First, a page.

• you get distinct id's (that are separated by several thousand) ... im not sure you dont create unneccessary substrings with this Dec 27, 2018 at 5:28
  • @JoranBeasley, we only call index(), len() and slice. There is no reason for index() and len() to create substrings, and if they do (I find it hard to believe), that's just an unnecessary implementation detail. Same for slice -- there is no reason for it to create substrings other than the one returned.
    – shx2
    Nov 8, 2019 at 18:27
  • @shx2 print( s1[s1.index(s2) + len(s2):] is s1[s1.index(s2) + len(s2):]) Nov 9, 2019 at 7:00
  • @JoranBeasley what point are you trying to making with this snippet? That on multiple calls different objects are returned? by "unnecessary substrings" I mean substrings other than the one returned, i.e. substrings which are not necessary to create in order to derive the result.
    – shx2
    Nov 9, 2019 at 16:14

You want to use str.partition():

>>> my_string.partition("world")[2]
" , i'm a beginner "

because this option is faster than the alternatives.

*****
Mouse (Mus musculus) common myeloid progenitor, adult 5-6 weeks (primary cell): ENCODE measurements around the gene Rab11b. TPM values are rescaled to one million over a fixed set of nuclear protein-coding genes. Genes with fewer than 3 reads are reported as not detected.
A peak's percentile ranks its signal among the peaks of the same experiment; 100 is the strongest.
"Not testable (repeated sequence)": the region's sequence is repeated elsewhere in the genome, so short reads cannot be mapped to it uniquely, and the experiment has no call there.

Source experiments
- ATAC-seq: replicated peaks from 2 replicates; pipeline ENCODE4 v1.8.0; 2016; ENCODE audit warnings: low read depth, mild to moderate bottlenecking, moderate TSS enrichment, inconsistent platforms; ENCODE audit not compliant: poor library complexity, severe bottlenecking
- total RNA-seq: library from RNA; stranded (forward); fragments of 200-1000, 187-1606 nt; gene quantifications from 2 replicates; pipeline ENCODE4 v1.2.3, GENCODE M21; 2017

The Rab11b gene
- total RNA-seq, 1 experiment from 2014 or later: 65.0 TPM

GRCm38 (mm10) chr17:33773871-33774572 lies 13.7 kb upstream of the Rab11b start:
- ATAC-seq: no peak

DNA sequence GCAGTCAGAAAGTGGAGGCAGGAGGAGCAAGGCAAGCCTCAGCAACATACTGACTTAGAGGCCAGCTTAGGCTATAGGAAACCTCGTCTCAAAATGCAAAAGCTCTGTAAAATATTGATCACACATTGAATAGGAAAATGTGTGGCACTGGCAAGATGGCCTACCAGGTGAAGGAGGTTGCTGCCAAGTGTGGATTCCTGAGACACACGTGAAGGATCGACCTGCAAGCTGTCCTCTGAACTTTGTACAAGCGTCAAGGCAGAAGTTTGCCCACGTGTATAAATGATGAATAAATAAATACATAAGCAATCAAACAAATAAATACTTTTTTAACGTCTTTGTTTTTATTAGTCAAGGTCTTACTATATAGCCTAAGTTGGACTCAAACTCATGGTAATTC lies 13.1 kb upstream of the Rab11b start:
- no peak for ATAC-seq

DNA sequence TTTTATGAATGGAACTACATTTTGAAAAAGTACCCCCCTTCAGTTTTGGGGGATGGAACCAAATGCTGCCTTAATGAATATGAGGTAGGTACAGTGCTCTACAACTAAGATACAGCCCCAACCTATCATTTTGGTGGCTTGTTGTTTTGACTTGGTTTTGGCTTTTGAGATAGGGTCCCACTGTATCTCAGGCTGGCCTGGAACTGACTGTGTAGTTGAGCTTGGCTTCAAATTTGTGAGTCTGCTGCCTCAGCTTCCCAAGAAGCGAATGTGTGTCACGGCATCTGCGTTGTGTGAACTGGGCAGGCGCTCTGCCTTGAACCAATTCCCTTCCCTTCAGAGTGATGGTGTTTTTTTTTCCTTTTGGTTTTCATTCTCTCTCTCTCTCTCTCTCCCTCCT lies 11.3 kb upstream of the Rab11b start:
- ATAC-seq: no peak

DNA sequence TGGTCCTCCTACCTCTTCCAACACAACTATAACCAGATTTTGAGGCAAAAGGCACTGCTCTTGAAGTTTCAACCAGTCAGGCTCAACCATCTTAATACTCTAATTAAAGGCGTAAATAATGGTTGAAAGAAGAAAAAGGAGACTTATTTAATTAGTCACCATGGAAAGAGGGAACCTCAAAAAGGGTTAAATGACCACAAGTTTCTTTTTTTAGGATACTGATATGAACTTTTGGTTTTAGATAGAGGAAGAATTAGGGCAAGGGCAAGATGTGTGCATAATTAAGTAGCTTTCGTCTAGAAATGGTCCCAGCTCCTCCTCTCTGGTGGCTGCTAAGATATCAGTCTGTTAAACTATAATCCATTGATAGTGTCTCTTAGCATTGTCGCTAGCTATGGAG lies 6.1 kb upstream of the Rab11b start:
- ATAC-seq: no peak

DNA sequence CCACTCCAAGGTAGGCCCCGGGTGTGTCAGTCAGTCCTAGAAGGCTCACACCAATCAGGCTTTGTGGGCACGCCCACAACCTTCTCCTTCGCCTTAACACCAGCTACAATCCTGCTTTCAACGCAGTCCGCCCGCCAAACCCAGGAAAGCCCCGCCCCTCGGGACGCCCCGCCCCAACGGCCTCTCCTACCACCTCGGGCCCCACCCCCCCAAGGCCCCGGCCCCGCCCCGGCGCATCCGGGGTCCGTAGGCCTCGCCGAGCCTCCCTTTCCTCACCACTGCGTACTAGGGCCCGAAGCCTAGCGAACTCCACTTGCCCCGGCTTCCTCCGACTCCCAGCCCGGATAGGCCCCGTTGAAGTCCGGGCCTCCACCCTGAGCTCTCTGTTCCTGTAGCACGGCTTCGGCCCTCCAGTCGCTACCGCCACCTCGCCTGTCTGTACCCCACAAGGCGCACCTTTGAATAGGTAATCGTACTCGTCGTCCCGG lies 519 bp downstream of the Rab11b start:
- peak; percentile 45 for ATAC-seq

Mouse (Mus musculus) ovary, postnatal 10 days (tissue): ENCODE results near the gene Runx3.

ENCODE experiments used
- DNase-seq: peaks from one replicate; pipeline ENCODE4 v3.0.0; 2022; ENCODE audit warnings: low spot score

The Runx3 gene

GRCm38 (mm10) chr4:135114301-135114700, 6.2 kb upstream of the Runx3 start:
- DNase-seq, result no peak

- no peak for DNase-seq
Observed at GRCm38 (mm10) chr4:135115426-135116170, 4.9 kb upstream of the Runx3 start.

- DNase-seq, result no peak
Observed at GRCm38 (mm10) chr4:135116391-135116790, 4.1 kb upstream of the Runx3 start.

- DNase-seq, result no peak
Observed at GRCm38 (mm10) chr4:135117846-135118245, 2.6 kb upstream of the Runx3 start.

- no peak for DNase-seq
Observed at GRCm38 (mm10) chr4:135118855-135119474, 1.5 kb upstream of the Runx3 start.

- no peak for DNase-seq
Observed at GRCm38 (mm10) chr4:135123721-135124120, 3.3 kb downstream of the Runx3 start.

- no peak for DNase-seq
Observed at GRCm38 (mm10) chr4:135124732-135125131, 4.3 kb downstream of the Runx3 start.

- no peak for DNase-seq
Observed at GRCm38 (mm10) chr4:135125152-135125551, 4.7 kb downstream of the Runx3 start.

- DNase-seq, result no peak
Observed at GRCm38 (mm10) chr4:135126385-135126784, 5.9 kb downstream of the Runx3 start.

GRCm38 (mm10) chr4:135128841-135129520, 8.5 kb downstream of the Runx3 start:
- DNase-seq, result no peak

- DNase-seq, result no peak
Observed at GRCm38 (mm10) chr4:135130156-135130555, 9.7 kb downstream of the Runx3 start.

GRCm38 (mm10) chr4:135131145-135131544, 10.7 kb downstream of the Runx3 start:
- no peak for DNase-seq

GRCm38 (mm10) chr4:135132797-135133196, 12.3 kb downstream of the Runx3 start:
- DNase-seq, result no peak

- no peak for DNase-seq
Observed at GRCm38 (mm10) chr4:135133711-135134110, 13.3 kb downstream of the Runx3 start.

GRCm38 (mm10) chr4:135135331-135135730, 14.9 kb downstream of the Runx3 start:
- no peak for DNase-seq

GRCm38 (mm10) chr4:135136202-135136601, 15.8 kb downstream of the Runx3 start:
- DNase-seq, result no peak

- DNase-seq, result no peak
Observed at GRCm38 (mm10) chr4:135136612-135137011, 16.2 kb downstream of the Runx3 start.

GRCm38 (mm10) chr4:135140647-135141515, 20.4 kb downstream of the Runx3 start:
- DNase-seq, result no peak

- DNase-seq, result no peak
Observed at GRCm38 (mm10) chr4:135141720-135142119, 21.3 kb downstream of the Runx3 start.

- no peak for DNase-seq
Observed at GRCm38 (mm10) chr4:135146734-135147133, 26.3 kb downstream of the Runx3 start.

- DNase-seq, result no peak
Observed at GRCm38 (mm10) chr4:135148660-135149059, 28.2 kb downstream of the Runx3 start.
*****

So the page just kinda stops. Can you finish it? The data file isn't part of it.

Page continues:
Note that this produces an empty string if the delimiter is missing:

>>> my_string.partition("Monty")[2]  # delimiter missing

If you want to have the original string, then test if the second value returned from str.partition() is non-empty:

prefix, success, result = my_string.partition(delimiter)
if not success: result = prefix

You could also use str.split() with a limit of 1:

>>> my_string.split("world", 1)[-1]
" , i'm a beginner "
>>> my_string.split("Monty", 1)[-1]  # delimiter missing
"hello python world , i'm a beginner "

However, this option is slower. For a best-case scenario, str.partition() is easily about 15% faster compared to str.split():

                                missing        first         lower         upper          last
      str.partition(...)[2]:  [3.745 usec]  [0.434 usec]  [1.533 usec]  <3.543 usec>  [4.075 usec]
str.partition(...) and test:   3.793 usec    0.445 usec    1.597 usec    3.208 usec    4.170 usec
      str.split(..., 1)[-1]:  <3.817 usec>  <0.518 usec>  <1.632 usec>  [3.191 usec]  <4.173 usec>
            % best vs worst:         1.9%         16.2%          6.1%          9.9%          2.3%

This shows timings per execution with inputs here the delimiter is either missing (worst-case scenario), placed first (best case scenario), or in the lower half, upper half or last position. The fastest time is marked with [...] and <...> marks the worst.